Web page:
BY: Coordinated School Health Team, Department for Public Health & Department of Education

African girl play crawling through tube in parkSince the enactment of No Child Left Behind in 2002, there has been increasing pressure on the public education system to perform on academic testing. With emphasis being placed on test scores, schools have struggled to justify time spent on physical activity and recess. Some Kentucky schools were reportedly forgoing recess to get “more teaching” into the school day.

“No Child Left Behind resulted in a lot of students left on their behinds,” admits Jamie Sparks, School Health and Physical Education Network Director.

In response, the Kentucky General Assembly modified the statutes in 2005 to allow for schools to count physical activity as part of the instructional day – but the law does not require schools to mandate recess time, and allows for districts to loosely interpret the intention and requirement of physical activity minutes as they relate to recess, physical education (PE), classroom study, and classroom breaks.

Ten years later, the Office of Education Accountability examined K-5 Recess and Physical Activity in Kentucky and found that in order for schools to fully promote active, healthy lifestyles for children throughout the day, there needed to be a clearer understanding of exactly how recess could contribute to the classroom schedule. Because districts needed more guidance, the Kentucky Department of Education recently released formal recommendations that help schools utilize recess in a way that enhances children’s daily learning experience:

1. Recess can be treated as instructional time.
Recess activities allow students the opportunity to practice life skills such as cooperation, rule following, sharing, communicating, problem-solving and conflict resolution. When counted as instructional time, student learning objectives for recess activities should be outlined in lesson plans and align with the Kentucky Academic Standards (Practical Living).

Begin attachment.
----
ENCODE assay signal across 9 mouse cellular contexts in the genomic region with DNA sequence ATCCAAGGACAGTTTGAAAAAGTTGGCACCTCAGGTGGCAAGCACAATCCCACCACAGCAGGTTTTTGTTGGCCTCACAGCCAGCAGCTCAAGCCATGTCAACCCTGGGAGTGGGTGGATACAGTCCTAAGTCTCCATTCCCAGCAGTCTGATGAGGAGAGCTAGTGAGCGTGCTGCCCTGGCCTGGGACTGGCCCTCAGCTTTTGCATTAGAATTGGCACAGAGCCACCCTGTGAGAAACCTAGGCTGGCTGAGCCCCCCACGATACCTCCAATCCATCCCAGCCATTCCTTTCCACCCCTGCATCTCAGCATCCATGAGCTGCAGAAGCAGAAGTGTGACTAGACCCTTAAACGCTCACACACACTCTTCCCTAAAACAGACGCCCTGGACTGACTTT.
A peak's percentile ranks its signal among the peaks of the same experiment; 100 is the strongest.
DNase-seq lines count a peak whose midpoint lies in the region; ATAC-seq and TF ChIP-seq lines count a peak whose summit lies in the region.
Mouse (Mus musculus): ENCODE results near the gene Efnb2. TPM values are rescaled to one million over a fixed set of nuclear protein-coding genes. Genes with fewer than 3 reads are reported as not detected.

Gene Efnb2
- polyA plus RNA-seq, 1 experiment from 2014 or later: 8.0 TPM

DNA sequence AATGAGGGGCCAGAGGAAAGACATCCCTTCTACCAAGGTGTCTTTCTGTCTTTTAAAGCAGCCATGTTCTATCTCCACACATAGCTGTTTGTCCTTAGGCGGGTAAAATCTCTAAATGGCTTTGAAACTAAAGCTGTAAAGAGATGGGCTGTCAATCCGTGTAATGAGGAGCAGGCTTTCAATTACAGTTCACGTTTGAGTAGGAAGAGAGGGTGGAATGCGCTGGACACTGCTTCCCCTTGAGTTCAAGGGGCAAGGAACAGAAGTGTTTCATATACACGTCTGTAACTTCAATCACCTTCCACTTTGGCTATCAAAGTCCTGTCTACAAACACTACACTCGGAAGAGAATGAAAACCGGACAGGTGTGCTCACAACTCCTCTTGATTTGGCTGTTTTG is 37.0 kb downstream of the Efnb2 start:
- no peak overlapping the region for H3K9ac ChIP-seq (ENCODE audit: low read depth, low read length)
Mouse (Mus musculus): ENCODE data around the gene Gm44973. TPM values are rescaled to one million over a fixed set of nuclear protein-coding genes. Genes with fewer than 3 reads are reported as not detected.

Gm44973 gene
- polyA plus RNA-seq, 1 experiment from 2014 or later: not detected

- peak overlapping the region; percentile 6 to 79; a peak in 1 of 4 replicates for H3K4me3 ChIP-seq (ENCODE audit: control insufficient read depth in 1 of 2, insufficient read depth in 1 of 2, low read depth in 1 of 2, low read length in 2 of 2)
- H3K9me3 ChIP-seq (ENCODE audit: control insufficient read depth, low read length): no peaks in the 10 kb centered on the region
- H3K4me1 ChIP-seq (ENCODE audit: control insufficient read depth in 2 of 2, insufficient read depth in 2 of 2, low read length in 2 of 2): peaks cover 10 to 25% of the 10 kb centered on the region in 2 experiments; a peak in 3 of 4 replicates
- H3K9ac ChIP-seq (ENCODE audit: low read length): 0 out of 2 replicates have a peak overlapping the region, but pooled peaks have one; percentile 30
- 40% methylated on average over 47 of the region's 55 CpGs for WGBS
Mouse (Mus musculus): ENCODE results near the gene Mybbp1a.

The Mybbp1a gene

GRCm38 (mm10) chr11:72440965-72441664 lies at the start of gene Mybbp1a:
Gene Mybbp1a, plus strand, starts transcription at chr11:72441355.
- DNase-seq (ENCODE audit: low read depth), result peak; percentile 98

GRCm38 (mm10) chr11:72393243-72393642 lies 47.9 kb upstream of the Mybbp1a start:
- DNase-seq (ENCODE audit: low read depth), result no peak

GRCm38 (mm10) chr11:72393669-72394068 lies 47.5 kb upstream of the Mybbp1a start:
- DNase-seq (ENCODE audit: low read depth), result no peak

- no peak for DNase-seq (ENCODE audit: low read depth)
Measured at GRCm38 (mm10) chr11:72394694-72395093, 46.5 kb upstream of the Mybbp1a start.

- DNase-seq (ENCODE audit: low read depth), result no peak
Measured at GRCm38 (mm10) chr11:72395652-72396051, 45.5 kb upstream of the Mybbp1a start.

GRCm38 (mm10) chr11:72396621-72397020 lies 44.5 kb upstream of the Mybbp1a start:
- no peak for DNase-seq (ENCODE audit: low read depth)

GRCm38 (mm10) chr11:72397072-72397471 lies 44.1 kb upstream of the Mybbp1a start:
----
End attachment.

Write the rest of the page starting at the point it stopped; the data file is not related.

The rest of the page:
2. Recess can be scheduled outside of the school calendar/instructional time.
Recess, either counted as instructional time or not, is an opportunity to allow students to practice and demonstrate those acquired physical literacy skills. It is up to the discretion of the district or school wellness policy to determine practices on denial of any non-instructional time recess.

3. Recess is not a reward.
Recess is a necessary educational component for all children. When counted as instructional time, recess cannot be withheld or taken away as a form of punishment.

4. Recess does not replace PE class.
Recess provides unique opportunities for a child’s physical, social and academic development different than the sequential instruction of PE class, designed to enhance the development of motor skills, movement, concepts, and physical fitness. Recess, either counted as instructional time or not, does not replace PE classes or compete with the permitted 30 minutes/day of physical activity.

For more information on the benefits of recess or suggestions for integrating physical activity into the school day, check out these supporting documents, research, and position papers:
How Can Schools Restore Recess?
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